Bristol Bridge Riot: 1793
By 1755 it was obvious that Bristol Bridge was no longer fit for service, it had, after all, been built in 1247, and was now over 500 years old. A new bridge was built in 1768, not by the city, but by a private company of commissioners who were allowed to collect tolls for its building and upkeep on it. After 26 years of toll collecting the comapny had over £3,000 in hand and people were clamouring for the tolls to cease. It was promised that the tolls would be scrapped on 29th September 1793, but a few days before this bills were printed saying that the tolls were available for sub-letting. The financing of the Bridge was more complicated than this though. The city taxes on its citizens were raised as were the port taxes. At this time it must be remembered that the City Council was not an elected body but a sort of "Gentlemans's Club" made up of the rich and famous. This also caused trouble in 1803 over the rebuilding of the city docks. Some members of the Council were also Commissoners for the bridge.
The financing wasn't the only problem the new bridge faced. There were heated debates about it's structure and form. Were the old foundations still stable enough? How many arches should it have? These arguments dragged on for years. In September 1761 a temporary footbridge was built but carriages and carts were soon using it. James Bridges had submitted plans for the new bridge in 1758 and after all the wrangling and arguments it was this plan that was finally adopted. The three arched bridge was built on the foundations of the old bridge first laid in 1245. The new bridge was opened in November 1768 and had cost £49,000.
In 1786, the Act that controlled the taxes and tolls expired. This Act, like the Turnpike Acts, were only in force for 21 years at a time. The Commissoners for the bridge reapplied for a new Act, this time with provision for demolishing houses on the approaches to the bridge. A corn and butter merchant, David Lewis, of Bridge Street, opposed the new Act and built up a sizable following. Following the introduction of the new Act it was David Lewis that purchased the first lease to collect the tolls on the bridge, and although he received recognition for forcing the leasing of the tolls from the Commissioners it was his tollgates that were destroyed in 1793.
It was a hanging offence to destroy even the boards on which the tolls were publicised, but on 19th September 1793 a mob gathered and destroyed the tollgates. The Herefordshire militiamen were ordered to fire a warning shot over the heads of the rioters but a 60 year old plasterer, John Abbot, who was on his way home, was killed.
The inquest of this unfortunate man shows very clearly the feelings of both sides. The Mayor initially refused an inquest, then relented but directed the coroner to return a verdict of justifiable homicide. The jury had other ideas and pronounced a verdict of willful murder by the person or persons who ordered the militia to fire. The coroner eventually returned a verdict of murder by persons unknown.
By Saturday, 28th September the tollgates were back, as were the crowd, who destroyed the new ones. The constables and troops who were sent to disperse them were pelted with stones. The next day, Sunday, the barriers on the bridge were re-erected and the Commissoners tried to collect tolls on people using the bridge. The Riot Act was read three times and in the evening the crowd dispersed.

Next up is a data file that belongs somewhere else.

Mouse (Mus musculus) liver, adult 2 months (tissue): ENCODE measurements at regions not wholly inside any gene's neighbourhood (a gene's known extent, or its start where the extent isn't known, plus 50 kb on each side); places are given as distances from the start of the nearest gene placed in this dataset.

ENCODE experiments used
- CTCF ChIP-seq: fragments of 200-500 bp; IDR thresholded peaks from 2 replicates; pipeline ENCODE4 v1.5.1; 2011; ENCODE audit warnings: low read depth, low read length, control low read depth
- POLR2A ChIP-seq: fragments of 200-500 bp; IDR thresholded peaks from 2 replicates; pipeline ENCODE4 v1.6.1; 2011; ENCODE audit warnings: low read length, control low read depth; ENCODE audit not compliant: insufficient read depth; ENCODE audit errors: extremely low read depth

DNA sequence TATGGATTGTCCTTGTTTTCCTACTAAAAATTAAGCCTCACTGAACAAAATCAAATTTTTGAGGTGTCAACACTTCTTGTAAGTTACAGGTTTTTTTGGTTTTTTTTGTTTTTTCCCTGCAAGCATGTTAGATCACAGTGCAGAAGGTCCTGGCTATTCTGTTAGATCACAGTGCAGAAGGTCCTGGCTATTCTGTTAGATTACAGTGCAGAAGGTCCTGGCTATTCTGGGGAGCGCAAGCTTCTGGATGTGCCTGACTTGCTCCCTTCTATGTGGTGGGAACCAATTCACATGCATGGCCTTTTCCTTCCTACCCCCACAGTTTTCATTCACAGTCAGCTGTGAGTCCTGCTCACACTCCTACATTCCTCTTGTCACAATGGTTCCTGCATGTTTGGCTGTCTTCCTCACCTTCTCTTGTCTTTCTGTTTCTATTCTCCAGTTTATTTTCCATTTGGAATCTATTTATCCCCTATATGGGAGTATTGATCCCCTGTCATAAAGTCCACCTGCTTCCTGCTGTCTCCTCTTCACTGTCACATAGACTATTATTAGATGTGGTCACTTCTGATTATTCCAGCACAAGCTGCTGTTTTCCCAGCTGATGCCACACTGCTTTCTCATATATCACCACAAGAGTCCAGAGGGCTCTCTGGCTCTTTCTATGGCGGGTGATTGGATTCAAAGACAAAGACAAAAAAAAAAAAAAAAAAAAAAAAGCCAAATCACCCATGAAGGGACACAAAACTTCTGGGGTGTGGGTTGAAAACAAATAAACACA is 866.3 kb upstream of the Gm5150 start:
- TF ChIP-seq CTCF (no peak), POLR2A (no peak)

On Monday 30th September a mob arrived in force and had the Riot Act read to them three more times. The crowd ignored this and started pelting the soldiers. The Mayor had already ordered the soldiers to fire upon the crowd if resistance was met, this they did, without any warning. Ten more people were killed, and at least another fifty wounded. Many of those hit were reported as not being part of the mob but innocent bystanders, in fact one of those killed was a man visiting Bristol on business. The reward for the soldiers was that their commander, Lord Bateman, was given 100 guineas.
There were calls for charges of murder to be brought against the Council and members of the Commissoners as well as the publishing of the accounts for the new bridge. The Council for their part insinuated that a few radicals were behind the riots rather than believe that they and the Commissoners had mishandled the situation, both in terms of the finances of the bridge and what happened in those few days in September. All of those witnesses to the riots that could be found claimed that they were there as bystanders rather than face the consequences of admitting that they took part, which is hardly surprising given that they could, if the law was exercised to its fullest extent, be executed.
Market Riot: 1811
As in the food riot of 1709 the cause was the rising price of food. This time the cause was butter which was increased in price to 2s 6d a pound.
Political Reform Riot: 1831
The worst riots that Bristol, and probably the entire country, experienced was the reform riots of 1831. In November 1830, the Prime Minister, Earl Grey, informed King William IV that parliamentary reform was needed. Bristol had been represented in the House of Commons since 1295, but by 1831 little more than 6,000 people of the population of 104,000 had the right to vote. The fast growing industrial towns such as Manchester, Birmingham, Bradford and Leeds had no representation at all, whilst some once thriving centres of population had dwindled to villages, a couple of houses or had disappeared altogether but were still allowed to return Members to the House of Commons. This last group of constituences were known as Rotten Boroughs, and for good reason. Most of these constituencies were under the control of one man, the patron, who in many cases was the landlord. Rotten boroughs had very few voters. For example, Dunwich in Suffolk, as a result of coastal erosion, had almost fallen into the sea and by 1831 only had thirty-two people elligable to vote. Old Sarum, in Wiltshire, only had three houses and a population of fifteen people. With just a few individuals with the vote and no secret ballot, it was easy for candidates to buy their way to victory.